For a patient admitted to the ICU, Ranger seemed a little out of place. Unlike the dogs kenneled on either side of him, Ranger was positively bouncing off the walls of his run. His tail was constantly wagging, and his head swung from side to side as he attempted to follow the movements of a dozen different people as they popped in and out through the swinging doors. Several toys lay scattered across his blankets, and occasionally he would suddenly whirl and pounce on an unsuspecting toy, wrestling it into submission before happily gnawing on it with the endearing blitheness of a puppy. Ranger was a 7-month-old Labrador, close to his adult size but behaviorally clinging to the vestiges of puppyhood. He was enrolled in a therapy dog program, destined to become a companion for a man with PTSD. It was a surprise to see my newest patient looking so darn chipper, especially compared to the tetraplegic Dachshund in cage 2 or the Corgi hooked up to the ventilator. But it’s not uncommon for dogs to appear completely normal between seizures, and looking at Ranger then I never would have guessed that he had had 3 cluster seizures out of the blue the night before.
So despite Ranger’s apparent health, he was admitted to the ICU for seizure watch, which basically consists of 24/7 observation by trained staff who will recognize the onset of seizures and administer medication to prevent the onset of subsequent episodes. As one of the 4th year neurology students, I inherited Ranger as one of my first patients of the rotation.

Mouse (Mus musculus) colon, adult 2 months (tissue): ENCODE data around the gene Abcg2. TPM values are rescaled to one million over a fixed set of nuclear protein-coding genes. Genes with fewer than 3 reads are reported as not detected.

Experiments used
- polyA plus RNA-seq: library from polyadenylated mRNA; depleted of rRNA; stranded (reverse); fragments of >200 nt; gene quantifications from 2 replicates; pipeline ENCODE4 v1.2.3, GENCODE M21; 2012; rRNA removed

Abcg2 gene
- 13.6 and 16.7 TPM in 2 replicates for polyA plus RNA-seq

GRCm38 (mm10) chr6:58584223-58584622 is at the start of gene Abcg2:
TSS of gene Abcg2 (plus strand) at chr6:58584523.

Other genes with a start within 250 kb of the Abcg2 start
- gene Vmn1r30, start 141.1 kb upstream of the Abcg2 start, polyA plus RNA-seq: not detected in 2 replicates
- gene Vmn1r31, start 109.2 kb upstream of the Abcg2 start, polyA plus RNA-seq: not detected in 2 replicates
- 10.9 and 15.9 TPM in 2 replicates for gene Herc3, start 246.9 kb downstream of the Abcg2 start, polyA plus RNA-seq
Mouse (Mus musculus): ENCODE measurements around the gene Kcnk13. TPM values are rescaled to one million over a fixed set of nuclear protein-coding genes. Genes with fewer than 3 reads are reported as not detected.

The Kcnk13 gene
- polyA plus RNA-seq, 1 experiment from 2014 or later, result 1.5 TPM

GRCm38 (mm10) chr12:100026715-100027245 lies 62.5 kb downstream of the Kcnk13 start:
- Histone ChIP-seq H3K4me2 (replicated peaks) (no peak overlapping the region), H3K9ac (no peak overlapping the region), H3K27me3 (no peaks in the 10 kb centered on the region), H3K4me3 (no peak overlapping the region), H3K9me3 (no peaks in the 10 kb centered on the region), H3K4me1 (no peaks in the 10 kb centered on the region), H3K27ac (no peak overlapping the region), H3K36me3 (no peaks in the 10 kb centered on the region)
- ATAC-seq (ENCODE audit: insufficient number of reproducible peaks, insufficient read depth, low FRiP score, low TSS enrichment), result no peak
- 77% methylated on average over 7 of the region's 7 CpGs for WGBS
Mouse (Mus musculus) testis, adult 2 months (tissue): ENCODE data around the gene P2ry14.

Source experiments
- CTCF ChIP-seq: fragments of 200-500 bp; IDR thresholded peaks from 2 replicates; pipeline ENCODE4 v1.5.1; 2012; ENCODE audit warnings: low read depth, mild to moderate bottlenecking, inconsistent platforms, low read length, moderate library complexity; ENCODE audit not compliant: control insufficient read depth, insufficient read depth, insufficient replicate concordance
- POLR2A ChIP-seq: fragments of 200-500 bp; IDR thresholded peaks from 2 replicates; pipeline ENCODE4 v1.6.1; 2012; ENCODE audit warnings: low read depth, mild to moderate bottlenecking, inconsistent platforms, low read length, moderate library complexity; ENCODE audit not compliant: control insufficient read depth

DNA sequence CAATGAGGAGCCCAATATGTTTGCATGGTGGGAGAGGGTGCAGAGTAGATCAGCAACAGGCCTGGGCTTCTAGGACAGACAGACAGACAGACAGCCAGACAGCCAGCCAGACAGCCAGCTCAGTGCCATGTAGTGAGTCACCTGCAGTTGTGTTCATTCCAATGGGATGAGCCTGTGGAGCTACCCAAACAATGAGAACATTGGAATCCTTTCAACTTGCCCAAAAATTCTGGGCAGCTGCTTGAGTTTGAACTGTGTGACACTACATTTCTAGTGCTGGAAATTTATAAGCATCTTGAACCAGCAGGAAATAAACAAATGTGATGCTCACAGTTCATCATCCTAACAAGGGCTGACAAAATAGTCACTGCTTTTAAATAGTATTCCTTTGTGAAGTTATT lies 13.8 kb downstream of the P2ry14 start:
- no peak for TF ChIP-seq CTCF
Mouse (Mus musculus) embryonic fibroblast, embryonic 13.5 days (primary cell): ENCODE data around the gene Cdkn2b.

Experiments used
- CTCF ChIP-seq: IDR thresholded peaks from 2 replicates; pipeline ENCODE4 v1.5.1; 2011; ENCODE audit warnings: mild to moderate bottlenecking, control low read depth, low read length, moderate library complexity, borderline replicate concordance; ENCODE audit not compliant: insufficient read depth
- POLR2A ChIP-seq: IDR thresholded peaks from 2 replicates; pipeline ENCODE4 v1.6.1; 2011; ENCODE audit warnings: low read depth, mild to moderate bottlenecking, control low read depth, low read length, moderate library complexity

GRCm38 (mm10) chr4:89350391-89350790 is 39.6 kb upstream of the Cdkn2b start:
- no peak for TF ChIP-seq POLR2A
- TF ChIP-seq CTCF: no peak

It was fascinating to follow Ranger’s case as we investigated the cause of his seizures. We systemically began ruling out categories of disease: We ran a complete blood count and chemistry profile to rule out low blood sugar or liver/kidney disease (metabolic causes); we gathered a thorough history and measured serum lead levels to rule out toxic causes; we submitted blood and CSF samples to test for various viruses and bacteria (infectious causes); we looked at CSF cytology to look for evidence of inflammation; and finally we performed a brain MRI to look for evidence of a brain tumor or other abnormalities (structural causes). When all of these diagnostics came back negative—good news—we concluded that Ranger had idiopathic epilepsy, a seizure disorder common in dogs 1-2 years of age.
Since he was no longer a viable therapy dog candidate on account of his medical condition, the neuro department helped investigate adoption options. Luckily, one of the neurology technicians was smitten with Ranger’s wide puppy smile and worked hard to adopt him. It took several agonizing days, full of frequent calls from the ICU staff about Ranger’s disruptive barking, but on Friday afternoon after more than 15 days in the hospital, Ranger finally got the green light to head home with his new family. I’ll never forget the top-notch care Ranger received, nor the bright-eyed pup who helped wake me up every early morning with a few well-placed puppy kisses.